Dec 26, 2011
neil

It’s hard to be an atheist at Christmas

The problem with atheism is that as ideas go it’s a perennial underachiever – the Tim Henman, if you will, in the world of ideas. Wherever it has been tried it has been found wanting, not least because as a ‘negative’ philosophy it is unliveable and unloveable. The absence of belief in a transcendent reality finally collapses into a celebration of nothingness.

So what is an atheist to do? Alain de Botton has hit on an idea – why not should steal all the good ideas from the world of religious belief and pass them off as your own.

De Botton, author of soon to be published Religion For Atheists, has written a piece for the Guardian in which he comments that ‘Religions are intermittently too useful, effective and intelligent to be abandoned to the religious alone‘ and that therefore ‘the wisdom of the faiths belongs to all of mankind, even the most rational among us, and deserves to be selectively reabsorbed.’

It doesn’t take much by way of intelligence to recognise that there is nothing particularly rational about such a statement. After all ethical ideals depend upon reasonable foundations for believing them and compelling reasons for protecting them. Atheism is a denial that any such foundations exist and so any morality or virtue is so to speak built on sand and so easily swept away. Unlike de Botton, the New Atheists recognise that religious ideas cannot simply be stuck on.

Yet atheists who have experienced  and benefited from the values they have inherited from Christianity find it so hard to let them go.

Roger Scrutton in An Intellegent Person’s Guide to Philosophy admits;

The ethical vision of our nature gives sense to our lives. But it is demanding. It asks us to stand up to judgement. We must be fully human, while breathing the air of angels; natural and supernatural at once.

A community that has survived its gods has three options. It can find some secular path to the ethical life. Or it can fake the higher emotions, while living without them. Or it can give up pretending, and so collapse, as Burke put it, into the ‘dust and powder of individuality’. These are the stark choices that confront us, and the rest of this book defends the first of them – the way of high culture, which teaches us to live as if our lives mattered eternally.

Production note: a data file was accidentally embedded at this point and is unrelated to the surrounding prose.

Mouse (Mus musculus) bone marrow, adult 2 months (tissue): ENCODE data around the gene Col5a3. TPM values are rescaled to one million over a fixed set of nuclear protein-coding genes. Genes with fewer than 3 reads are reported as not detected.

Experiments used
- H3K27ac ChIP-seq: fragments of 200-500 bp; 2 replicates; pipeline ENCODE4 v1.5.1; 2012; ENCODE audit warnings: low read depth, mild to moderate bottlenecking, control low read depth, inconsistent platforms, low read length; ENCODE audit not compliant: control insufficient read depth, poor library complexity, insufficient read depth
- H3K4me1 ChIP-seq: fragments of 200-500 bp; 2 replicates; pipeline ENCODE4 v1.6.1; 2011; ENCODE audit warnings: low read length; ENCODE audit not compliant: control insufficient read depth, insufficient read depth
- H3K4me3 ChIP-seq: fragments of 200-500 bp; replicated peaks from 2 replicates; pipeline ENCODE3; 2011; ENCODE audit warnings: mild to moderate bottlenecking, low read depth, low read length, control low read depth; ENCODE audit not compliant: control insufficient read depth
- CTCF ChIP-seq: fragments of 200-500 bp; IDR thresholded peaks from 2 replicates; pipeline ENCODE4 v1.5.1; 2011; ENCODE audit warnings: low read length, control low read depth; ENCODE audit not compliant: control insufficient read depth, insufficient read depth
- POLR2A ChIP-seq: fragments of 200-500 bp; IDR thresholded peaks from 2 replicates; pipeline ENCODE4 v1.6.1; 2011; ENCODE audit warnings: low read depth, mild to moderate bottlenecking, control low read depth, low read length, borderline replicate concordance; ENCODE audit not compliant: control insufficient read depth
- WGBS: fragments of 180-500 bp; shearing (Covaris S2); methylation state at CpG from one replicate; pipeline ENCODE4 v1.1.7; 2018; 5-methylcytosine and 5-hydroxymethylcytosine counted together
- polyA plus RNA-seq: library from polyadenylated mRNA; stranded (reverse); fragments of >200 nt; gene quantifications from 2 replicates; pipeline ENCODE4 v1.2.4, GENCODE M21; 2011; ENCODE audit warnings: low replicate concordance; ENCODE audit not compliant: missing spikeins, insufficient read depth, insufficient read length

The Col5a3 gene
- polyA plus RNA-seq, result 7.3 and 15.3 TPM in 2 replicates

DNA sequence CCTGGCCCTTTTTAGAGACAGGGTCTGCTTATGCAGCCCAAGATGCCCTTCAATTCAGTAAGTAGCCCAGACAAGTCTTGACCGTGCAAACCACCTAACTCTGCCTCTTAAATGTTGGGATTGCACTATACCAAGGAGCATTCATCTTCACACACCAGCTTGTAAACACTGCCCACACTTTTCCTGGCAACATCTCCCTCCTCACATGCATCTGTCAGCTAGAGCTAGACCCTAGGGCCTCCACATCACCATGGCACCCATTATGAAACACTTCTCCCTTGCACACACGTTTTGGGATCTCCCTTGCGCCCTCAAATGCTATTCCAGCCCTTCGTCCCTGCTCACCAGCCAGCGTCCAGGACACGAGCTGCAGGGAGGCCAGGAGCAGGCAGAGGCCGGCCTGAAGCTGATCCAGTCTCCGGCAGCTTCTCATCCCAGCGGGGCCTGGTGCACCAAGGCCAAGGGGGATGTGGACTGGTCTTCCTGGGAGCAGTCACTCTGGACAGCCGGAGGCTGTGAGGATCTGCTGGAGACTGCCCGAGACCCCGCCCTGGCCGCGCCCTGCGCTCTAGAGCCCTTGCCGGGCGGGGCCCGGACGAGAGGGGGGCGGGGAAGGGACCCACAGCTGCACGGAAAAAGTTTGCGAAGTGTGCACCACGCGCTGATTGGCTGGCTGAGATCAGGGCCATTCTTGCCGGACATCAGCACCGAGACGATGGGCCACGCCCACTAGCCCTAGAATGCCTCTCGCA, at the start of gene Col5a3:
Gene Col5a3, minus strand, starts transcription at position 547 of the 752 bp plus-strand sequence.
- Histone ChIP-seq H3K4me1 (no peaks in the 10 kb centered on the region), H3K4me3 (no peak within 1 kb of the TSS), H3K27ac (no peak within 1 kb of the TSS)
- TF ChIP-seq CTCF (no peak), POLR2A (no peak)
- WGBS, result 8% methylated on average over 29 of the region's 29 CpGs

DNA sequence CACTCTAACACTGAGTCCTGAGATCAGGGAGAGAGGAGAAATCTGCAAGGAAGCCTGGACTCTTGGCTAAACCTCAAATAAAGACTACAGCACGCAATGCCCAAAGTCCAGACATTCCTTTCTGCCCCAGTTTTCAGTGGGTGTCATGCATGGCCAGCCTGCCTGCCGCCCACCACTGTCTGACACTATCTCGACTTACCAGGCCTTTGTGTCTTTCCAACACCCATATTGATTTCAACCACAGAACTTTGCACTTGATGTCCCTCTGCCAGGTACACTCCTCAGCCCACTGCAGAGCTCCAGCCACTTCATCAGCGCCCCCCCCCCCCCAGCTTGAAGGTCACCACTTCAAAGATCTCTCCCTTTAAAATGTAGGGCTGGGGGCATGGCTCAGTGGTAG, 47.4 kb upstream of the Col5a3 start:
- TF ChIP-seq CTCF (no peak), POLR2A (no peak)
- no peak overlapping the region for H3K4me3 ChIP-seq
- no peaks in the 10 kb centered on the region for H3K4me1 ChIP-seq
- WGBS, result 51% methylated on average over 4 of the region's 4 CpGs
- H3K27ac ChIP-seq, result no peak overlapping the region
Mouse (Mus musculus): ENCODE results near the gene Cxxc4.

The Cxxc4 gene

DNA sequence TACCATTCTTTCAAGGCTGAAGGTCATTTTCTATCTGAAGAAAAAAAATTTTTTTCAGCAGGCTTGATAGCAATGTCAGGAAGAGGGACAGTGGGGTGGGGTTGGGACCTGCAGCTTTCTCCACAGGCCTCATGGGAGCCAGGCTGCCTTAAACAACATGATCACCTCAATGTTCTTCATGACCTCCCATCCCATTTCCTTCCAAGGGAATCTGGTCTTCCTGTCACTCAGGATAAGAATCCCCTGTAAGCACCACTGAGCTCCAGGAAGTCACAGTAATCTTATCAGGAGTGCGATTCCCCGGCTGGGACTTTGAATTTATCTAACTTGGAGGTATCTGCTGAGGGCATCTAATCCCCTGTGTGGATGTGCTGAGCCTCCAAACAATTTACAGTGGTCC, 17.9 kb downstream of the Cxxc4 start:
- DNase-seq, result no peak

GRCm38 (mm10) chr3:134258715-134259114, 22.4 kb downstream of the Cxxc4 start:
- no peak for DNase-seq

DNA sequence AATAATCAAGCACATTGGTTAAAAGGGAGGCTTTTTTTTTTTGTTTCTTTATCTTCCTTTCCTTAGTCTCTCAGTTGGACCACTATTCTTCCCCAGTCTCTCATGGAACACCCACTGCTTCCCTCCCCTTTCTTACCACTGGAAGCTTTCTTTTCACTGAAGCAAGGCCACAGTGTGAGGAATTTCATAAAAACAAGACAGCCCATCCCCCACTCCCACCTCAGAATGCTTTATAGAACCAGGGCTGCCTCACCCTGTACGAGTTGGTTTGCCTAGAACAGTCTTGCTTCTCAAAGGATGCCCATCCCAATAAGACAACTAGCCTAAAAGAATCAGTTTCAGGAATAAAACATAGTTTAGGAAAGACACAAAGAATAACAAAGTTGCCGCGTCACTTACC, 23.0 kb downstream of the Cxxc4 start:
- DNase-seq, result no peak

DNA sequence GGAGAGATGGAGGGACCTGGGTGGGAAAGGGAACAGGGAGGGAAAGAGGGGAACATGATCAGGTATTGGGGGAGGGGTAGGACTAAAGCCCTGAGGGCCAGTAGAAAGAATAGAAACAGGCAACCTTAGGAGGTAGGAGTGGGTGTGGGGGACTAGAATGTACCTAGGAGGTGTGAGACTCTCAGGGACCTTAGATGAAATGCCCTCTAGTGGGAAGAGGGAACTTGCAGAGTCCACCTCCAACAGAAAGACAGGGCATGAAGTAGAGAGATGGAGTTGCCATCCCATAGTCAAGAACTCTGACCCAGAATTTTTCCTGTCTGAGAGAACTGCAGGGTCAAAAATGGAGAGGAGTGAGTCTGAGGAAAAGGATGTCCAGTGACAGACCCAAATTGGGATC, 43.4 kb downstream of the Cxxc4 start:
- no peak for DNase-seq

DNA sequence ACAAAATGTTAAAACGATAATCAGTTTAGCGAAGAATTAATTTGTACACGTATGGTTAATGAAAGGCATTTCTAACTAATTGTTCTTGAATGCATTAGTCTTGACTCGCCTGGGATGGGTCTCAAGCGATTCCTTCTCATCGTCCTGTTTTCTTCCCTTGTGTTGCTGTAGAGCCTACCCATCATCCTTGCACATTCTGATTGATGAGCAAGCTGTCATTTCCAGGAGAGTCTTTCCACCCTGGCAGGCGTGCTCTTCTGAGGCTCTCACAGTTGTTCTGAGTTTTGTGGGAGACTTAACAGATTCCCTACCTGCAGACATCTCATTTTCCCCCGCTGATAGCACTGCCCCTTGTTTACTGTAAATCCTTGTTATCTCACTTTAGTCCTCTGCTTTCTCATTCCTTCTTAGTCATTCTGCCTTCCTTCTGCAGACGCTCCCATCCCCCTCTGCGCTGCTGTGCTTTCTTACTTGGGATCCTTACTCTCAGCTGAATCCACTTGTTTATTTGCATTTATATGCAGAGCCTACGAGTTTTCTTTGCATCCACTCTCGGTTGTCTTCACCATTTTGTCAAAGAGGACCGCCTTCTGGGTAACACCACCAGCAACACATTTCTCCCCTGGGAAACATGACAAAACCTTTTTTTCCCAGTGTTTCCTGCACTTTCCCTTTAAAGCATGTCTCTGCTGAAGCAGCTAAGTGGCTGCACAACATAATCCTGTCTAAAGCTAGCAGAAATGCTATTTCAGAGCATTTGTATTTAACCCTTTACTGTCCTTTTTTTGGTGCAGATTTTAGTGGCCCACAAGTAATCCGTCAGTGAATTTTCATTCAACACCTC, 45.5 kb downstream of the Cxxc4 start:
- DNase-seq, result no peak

As yet, I offer no philosophical justification for taking this apparently objectivist stance. For the moment, it is enough that, in practice, it seems to work.

One hopes, as a Christian, that such thinkers who find the fence they sit on so uncomfortable will land safely on the side of the God who alone makes life liveable.

1 Comment

  • Hi neil, firstly to say that i do like your thought provoking links linked throught facebook.

    I thought that it was interesting to me house he identified the need for cohesive community, solutions to our emotional needs and the answer to the age old question of mortality. It ‘can’ leave one in an uncomfortable position if you are unable to answer the big questions that can stand up to both sides of the argument.

    In a world of evolution (in the loose meaning of the word) nothing stands still, in all areas it seems except for core religous beliefs. To me he does not ‘chuck the baby out with the bath water’ which is necessary in a world devlopment and change – which it has been since the begining of dawn.

    Certainly presents etc are not the heart of Christmas but i think he has a point in seeing how a sense of community is.

    happy new year

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